February 2013: Adultery
Our culture says adultery is exciting, fun, and guilt free. “Consequences? It’s just two consenting adults having a good time.”
There’s a dark side to adultery that often gets left out; one that includes trauma and destroyed marriages and families.
In 1983, in my early 20’s, I worked at a distribution company in California, and became friends with one of the managers there. He was 36, married, and had three children. I had walked away from God in my teen years, and had given myself to partying with drugs and alcohol, which my friend was into. He and his wife had a spare bedroom in their house, and invited me to live there. It sounded like fun; one continuous party.
A month into my stay, I learned that my friend had had an affair with another woman several years prior; his marriage had never recovered and was prone to volatile moments, complete with screaming and flying objects. As I became immersed in their lives, my friend’s wife started sharing her heart with me. A relationship formed; one day I let my growing attraction go too far, and asked if she wanted to meet for lunch.
Bad move. That lunch moved the relationship from “friends” to “adulterous affair” that turned physical fast. Although we tried to keep it a secret, married couples know instinctively when something’s wrong; it didn’t take long for my friend to sense that his wife was hiding something. I told him it was me, and he kicked me out of their house.
In the ensuing months, my world went insane. My friend started seeing the woman he’d committed adultery with years prior. Meanwhile, I moved into an apartment with his wife and their three kids.
That was just the beginning. My friend’s wife bounced between living with me and going back to her husband, twisting my emotions like a pretzel. Then the woman my friend was seeing called and asked me to “meet with her.” I declined. As lust-driven as I was, I knew that to double down on my friend’s rage and infuriate his wife for committing adultery with the same woman her husband had would be dangerous.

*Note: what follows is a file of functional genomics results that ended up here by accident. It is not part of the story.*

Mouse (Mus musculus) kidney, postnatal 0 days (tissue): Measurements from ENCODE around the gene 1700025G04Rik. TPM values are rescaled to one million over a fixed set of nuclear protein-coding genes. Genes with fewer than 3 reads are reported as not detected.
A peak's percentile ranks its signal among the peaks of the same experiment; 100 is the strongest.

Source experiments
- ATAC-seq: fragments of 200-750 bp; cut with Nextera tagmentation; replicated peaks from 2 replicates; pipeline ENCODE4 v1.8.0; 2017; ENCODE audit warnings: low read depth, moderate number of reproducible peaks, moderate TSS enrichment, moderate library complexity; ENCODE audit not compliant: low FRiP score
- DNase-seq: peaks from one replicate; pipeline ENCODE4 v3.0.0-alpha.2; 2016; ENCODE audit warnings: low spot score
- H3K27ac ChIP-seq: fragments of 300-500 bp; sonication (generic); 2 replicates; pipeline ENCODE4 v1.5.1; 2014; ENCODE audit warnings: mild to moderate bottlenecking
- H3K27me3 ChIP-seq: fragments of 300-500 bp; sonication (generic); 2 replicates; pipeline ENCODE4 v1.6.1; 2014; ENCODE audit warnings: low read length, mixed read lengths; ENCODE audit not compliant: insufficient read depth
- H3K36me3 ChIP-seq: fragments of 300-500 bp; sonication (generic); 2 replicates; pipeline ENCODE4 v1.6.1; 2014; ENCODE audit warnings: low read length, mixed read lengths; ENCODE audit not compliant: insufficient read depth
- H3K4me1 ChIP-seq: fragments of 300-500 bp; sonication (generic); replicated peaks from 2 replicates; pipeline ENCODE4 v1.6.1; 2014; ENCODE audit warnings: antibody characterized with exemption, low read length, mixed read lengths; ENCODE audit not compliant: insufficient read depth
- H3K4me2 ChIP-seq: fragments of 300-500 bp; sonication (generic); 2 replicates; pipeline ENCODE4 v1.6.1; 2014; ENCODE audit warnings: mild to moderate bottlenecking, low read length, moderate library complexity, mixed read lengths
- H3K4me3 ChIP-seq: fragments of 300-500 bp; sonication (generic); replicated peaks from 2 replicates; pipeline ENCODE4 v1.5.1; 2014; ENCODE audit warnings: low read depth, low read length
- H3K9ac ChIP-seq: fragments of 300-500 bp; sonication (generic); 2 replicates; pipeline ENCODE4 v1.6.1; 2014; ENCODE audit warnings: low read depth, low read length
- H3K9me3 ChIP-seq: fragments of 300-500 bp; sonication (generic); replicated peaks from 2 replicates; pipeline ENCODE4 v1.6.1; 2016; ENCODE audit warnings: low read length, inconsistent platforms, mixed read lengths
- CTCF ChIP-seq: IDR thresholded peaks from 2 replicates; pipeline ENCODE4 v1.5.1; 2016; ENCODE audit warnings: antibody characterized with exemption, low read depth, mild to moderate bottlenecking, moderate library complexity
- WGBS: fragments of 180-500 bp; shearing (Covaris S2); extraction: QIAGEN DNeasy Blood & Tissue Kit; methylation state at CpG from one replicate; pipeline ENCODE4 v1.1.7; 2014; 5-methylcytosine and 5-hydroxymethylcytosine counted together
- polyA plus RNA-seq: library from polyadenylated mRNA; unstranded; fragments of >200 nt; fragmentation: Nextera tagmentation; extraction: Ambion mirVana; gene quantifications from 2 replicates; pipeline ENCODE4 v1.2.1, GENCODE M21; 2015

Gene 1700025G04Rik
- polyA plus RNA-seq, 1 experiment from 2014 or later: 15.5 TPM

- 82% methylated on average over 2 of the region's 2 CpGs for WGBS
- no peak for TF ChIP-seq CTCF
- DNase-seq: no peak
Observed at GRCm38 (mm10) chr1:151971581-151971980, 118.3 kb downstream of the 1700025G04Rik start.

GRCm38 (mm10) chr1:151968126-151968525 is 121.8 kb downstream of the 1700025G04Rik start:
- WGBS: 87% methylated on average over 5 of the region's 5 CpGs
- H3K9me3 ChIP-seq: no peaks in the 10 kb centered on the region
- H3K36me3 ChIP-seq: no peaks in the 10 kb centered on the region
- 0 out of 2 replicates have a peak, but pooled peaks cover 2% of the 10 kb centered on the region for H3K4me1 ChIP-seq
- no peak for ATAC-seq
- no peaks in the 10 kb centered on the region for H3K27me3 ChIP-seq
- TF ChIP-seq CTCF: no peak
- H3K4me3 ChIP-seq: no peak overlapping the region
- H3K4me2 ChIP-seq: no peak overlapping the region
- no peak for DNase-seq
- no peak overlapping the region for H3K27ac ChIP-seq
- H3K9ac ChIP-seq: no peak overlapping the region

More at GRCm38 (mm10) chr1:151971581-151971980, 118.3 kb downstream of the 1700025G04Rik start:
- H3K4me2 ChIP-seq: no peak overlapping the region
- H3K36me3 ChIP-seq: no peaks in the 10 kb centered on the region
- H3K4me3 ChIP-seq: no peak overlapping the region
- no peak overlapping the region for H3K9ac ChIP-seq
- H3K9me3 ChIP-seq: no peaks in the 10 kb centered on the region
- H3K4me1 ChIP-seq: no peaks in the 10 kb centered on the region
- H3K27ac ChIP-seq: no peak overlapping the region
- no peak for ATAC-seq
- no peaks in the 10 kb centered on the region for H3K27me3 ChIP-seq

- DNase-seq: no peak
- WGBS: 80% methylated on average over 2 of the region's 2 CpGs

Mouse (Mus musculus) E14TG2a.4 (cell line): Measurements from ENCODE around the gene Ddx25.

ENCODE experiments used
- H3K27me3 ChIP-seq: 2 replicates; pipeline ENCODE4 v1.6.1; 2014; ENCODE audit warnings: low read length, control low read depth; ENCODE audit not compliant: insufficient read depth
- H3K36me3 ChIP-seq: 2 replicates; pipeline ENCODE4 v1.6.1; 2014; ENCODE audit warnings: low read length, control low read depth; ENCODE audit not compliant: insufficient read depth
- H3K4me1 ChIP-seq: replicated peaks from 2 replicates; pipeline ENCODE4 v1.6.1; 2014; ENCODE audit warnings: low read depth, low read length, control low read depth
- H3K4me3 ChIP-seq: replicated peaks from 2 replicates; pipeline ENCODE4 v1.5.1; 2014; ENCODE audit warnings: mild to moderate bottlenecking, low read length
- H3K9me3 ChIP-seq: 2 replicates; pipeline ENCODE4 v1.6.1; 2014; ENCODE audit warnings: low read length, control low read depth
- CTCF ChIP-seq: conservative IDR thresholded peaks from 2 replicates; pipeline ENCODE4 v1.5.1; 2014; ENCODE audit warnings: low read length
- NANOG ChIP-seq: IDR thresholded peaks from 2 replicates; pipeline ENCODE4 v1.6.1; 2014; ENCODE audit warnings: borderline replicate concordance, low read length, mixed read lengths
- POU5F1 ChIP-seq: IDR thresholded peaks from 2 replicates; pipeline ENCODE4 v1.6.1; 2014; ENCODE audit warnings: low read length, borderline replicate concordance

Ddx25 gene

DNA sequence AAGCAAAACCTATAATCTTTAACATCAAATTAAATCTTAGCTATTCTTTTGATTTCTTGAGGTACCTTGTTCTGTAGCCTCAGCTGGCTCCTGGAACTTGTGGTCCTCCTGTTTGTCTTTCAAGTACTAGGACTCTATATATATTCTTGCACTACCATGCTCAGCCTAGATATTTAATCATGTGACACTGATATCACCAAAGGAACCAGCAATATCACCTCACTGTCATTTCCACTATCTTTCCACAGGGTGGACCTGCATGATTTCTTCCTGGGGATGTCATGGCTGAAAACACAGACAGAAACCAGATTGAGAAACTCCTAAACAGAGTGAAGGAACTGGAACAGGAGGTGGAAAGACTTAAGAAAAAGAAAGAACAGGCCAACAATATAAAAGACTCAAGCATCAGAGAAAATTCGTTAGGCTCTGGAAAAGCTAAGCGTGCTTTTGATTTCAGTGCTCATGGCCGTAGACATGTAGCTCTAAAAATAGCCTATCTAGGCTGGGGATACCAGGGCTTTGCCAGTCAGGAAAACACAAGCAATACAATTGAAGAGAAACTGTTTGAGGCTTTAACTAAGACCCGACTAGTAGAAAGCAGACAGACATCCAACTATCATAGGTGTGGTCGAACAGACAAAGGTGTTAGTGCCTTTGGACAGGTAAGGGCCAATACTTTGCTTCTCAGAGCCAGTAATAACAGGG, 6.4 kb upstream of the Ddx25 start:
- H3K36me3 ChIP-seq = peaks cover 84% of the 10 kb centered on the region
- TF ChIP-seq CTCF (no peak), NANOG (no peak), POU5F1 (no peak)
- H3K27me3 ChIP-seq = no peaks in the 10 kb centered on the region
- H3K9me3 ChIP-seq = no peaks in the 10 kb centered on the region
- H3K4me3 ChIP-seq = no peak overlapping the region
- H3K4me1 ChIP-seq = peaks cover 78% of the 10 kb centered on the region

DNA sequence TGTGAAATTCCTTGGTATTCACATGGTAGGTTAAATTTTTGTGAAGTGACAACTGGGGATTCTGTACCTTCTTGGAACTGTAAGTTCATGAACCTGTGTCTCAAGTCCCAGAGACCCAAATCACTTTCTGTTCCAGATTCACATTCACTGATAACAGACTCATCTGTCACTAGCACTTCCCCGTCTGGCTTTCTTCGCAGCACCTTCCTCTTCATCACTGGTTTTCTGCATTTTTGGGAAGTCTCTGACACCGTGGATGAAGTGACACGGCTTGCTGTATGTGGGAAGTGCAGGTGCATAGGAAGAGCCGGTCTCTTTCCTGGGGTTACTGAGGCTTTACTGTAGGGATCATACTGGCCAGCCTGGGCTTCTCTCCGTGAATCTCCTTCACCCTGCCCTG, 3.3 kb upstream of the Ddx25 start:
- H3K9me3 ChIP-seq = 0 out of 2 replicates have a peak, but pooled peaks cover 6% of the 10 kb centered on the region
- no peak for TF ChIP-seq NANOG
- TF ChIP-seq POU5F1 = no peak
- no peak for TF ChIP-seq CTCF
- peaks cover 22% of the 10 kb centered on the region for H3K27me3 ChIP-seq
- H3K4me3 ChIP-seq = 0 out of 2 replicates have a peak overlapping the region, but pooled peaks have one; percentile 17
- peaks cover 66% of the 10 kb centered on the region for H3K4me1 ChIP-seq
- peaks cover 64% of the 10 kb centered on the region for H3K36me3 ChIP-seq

My friend, who was a Vietnam vet with a white-hot temper, hated me. Statements were made that involved guns; one night he came to the house his wife and I were living in and broke down the door, looking to tear me apart. Fortunately I was out of town on a business trip.
After their divorce, I had my friend’s wife to myself. I got what I wanted… so I thought. But all of the emotional turmoil had worn me down, which added friction to my relationship with my friend’s wife. We started drifting… it wasn’t working any more. I felt trapped. I had developed an attachment to her kids, and they to me; leaving them after they lost their father seemed cruel.
After the second year, I was a depressed mess. In addition to my relationship problems, drugs and alcohol weren’t doing it anymore, I wanted out, but didn’t know what to do. (Did I mention I was using porn too?)
One Sunday night, an idea formed in my mind to go to the church my parents were attending. It had been years since I’d set foot in a church, but I figured I’d give it a try and see what happened. I invited my friend’s wife to go with me; she declined, so I went alone.
That night the pastor taught on Genesis 12, when God called Abraham to leave his father’s household and go to Canaan. At one point, he said: “God is calling some of you to leave the place you are now and move on.” His words hit me right between the eyes; I knew the message was for me and that I needed to do something about it. The drive home was miserable; the idea of hurting my friend’s wife and her children made me sick.
Once sex is introduced into a relationship, bonding takes place. I was tied physically and emotionally to my friend’s wife, and I loved their kids. Severing these bonds would involve breaking four hearts (not to mention what it would do to mine).
I began with a “semi-break up.” My friend’s wife and his children would remain living at the condominium I owned (and would continue to pay for), while I moved out and would rent a room in another man’s house. It didn’t work. I would visit my friend’s wife, and we’d end up getting physical. We were still a part of each other’s lives; I just didn’t live there full time.
Months later, I finally worked up the courage to tell my friend’s wife she had to move out. It didn’t go well. She started screaming and threw herself into the sliding closet doors, collapsing them. I lost my temper and raged at her. Meanwhile her kids were exposed to more trauma.
They moved out, and I continued to help them financially for months. It wouldn’t be until 1987 when all contact was broken.
If you’re considering an affair, or are in one, I want to leave you with the following. Some of this is what I wish someone had told me when I was going through it.